It costs approximately $36 per square foot to remediate lead contaminated soil. Site 9 of the Brownfield Opportunity Area Study, which is the site of the former smelter, clocks in at 42,688 square feet. It will cost over $1.5 million to make that lot safe for a residential neighborhood.
Before the Comets came to Utica, before Bagg’s Square was trendy, before rooftop oyster bars there was a thriving and beloved community downtown. From 1944 to 2007 Washington Courts was home to generations of families. There is a Facebook group for former residents to reconnect and share treasured memories with over 500 members. A study conducted by Hamilton College surrounding the closing and demolition of Washington Courts details the strong sense of community and pride felt by the residents. Many former residents struggled to recreate that sense of home and belonging after being relocated with $400-$1000 of assistance stating, “When Washington Courts went down, we went down with it.” Ironically, the students that studied the painful displacement of residents received up to $5,000 in stipends for their work.
Less than a decade later there are discussions about building a new community right on this very same spot. But it more than likely will not be a homecoming for former Washington Courts residents. Especially if the Utica Urban Renewal Agency and the Utica Common Council have anything to say about it. In a Utica Observer-Dispatch article published in November 2015 about the possibility of a new market-rate housing complex being built on this lot, Councilwoman Samantha Colosimo-Testa had this to say:
“Although the property was for sale for 10 years, it took a number of years to make that area a place where people wanted to go again. With the housing proposal, we needed to make sure that it stays an area where people want to go. The Comets association put a tremendous amount of resources to make that area a place to go and we need to protect that. So we sent it back to the urban renewal to make sure that 10 years from now it stays as market rate housing to protect the district and doesn’t turn into low-income housing, what they tore down a number of years ago. It would be like déjà vu for that area and the auditorium.”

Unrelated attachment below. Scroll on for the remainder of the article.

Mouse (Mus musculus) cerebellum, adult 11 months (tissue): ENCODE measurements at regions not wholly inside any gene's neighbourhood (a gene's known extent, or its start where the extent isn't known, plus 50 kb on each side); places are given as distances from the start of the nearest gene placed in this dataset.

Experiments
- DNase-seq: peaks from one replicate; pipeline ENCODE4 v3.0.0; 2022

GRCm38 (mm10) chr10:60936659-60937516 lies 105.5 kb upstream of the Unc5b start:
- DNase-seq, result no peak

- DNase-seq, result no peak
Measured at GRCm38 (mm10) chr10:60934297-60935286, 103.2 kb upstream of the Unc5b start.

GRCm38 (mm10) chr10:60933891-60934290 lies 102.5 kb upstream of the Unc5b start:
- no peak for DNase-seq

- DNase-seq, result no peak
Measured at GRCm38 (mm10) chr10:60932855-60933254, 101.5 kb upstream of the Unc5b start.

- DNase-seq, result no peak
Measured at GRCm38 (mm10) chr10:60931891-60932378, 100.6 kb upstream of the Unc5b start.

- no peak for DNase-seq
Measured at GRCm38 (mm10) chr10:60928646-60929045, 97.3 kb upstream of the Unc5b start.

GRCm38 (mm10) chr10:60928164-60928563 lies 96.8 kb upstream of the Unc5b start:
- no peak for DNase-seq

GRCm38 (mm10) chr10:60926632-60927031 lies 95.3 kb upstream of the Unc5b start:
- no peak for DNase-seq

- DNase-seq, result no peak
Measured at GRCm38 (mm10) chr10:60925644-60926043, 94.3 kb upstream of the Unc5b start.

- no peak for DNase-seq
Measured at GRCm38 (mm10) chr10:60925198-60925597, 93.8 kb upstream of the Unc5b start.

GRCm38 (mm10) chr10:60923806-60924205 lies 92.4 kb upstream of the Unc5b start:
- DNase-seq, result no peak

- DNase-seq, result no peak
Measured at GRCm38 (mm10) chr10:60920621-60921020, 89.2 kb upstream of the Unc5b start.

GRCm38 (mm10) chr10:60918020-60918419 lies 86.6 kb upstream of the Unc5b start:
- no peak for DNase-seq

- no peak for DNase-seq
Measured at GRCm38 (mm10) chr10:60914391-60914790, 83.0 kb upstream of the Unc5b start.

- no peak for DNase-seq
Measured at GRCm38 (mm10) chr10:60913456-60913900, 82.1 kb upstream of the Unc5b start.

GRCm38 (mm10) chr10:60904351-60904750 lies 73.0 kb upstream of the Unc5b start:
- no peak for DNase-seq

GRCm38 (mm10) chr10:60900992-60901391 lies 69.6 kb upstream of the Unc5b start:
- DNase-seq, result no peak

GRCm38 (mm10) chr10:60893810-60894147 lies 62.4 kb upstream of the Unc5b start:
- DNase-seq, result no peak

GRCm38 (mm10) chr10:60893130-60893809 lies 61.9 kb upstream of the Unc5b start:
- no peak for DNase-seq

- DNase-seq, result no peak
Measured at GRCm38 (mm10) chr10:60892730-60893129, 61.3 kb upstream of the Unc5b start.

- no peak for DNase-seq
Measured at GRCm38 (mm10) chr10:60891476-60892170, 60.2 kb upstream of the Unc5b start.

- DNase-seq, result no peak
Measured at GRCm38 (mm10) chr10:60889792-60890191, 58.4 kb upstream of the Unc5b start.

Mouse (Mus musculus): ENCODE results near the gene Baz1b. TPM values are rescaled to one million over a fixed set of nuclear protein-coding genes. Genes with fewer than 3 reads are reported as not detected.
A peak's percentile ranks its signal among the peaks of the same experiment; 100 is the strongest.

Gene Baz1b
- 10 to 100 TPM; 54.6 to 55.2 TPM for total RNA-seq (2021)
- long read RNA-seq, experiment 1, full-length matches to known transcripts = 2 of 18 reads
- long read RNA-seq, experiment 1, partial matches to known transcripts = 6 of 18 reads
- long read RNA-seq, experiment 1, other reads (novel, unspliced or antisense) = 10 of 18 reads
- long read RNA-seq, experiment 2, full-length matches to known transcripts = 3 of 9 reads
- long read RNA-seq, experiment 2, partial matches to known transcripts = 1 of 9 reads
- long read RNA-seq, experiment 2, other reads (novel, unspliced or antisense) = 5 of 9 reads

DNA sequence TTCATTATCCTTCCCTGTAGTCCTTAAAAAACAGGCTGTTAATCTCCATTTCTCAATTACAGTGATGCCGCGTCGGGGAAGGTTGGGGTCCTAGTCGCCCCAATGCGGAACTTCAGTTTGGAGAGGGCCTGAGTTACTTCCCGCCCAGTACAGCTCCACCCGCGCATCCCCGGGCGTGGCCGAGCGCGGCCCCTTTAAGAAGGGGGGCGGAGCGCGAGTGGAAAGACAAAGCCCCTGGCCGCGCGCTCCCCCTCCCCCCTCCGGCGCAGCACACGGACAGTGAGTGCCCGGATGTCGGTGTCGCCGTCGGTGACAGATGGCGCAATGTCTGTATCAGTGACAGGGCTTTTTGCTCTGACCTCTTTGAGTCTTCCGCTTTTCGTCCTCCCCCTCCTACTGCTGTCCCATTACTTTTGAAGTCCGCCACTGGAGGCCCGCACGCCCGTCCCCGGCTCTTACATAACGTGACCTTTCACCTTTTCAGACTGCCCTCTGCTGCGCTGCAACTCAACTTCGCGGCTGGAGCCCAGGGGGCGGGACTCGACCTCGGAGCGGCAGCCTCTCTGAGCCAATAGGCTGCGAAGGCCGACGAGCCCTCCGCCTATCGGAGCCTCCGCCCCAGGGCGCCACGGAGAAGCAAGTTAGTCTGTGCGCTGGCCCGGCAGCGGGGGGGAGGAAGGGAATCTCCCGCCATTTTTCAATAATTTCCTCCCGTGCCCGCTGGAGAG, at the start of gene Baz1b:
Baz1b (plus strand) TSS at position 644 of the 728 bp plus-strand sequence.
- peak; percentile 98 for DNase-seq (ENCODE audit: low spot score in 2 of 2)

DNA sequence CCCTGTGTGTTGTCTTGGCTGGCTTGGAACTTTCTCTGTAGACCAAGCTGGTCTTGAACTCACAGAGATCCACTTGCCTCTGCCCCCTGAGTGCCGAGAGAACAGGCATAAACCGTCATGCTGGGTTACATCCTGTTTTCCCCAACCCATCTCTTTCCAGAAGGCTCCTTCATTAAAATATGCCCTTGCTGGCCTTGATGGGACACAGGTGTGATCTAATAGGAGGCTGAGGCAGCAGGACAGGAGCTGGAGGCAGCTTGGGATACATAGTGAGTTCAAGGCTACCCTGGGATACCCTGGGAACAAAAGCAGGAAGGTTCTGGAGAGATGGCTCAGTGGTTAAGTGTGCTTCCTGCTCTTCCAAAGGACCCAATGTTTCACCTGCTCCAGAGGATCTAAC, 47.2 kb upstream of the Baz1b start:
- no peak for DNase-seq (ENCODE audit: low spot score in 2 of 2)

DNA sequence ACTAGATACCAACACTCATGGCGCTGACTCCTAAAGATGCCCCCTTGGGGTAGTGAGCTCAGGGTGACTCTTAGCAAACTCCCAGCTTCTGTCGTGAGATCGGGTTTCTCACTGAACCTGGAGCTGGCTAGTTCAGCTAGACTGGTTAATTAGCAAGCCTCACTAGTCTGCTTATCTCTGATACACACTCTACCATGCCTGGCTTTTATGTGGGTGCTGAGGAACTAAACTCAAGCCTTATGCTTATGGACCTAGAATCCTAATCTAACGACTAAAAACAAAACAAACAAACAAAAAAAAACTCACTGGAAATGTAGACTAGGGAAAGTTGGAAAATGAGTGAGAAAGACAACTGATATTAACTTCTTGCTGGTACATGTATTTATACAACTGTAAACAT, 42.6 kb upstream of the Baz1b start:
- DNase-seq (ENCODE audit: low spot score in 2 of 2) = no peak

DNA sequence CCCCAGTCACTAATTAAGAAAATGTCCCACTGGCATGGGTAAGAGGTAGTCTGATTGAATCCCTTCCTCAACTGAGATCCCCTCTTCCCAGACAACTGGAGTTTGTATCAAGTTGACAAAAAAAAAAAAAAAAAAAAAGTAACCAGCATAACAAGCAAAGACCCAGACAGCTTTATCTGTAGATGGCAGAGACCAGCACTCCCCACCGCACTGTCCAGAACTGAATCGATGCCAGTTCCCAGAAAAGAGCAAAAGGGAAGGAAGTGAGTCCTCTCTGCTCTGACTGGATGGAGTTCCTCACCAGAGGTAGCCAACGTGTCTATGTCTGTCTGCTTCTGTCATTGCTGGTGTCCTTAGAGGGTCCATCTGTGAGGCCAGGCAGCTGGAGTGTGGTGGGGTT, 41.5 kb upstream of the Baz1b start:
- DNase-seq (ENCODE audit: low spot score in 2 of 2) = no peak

If we want successful and sustainable redevelopment of downtown Utica, we must take an informed and holistic approach. Why do we consider some residents to be valuable additions to the downtown area, while simultaneously pushing out others? How can we discuss developing land while at the same time arguing that the land in question is also a potential brownfield that will take many federal dollars and years to remediate? Is it viable or morally responsible to develop housing in an area with a high risk of lead exposure without first addressing the issue of environmental clean-up? Will the development gains of today be relevant ten years from now if we do not work towards eliminating childhood lead poisoning? Will people want to live and play downtown in the shadows of a ghost factory? These are the kinds of questions that require and deserve serious critical thought before moving forward with the redevelopment of downtown.
Utica is located in one of the most impoverished counties in New York State. The neighborhoods that have the highest rates of lead poisoning are home to approximately 40 percent of the city’s residents. We must consider these lives and these voices as the city evolves, otherwise we will forever be a rust-belt city on the decline. There is no amount of artisan bread that can change that fact.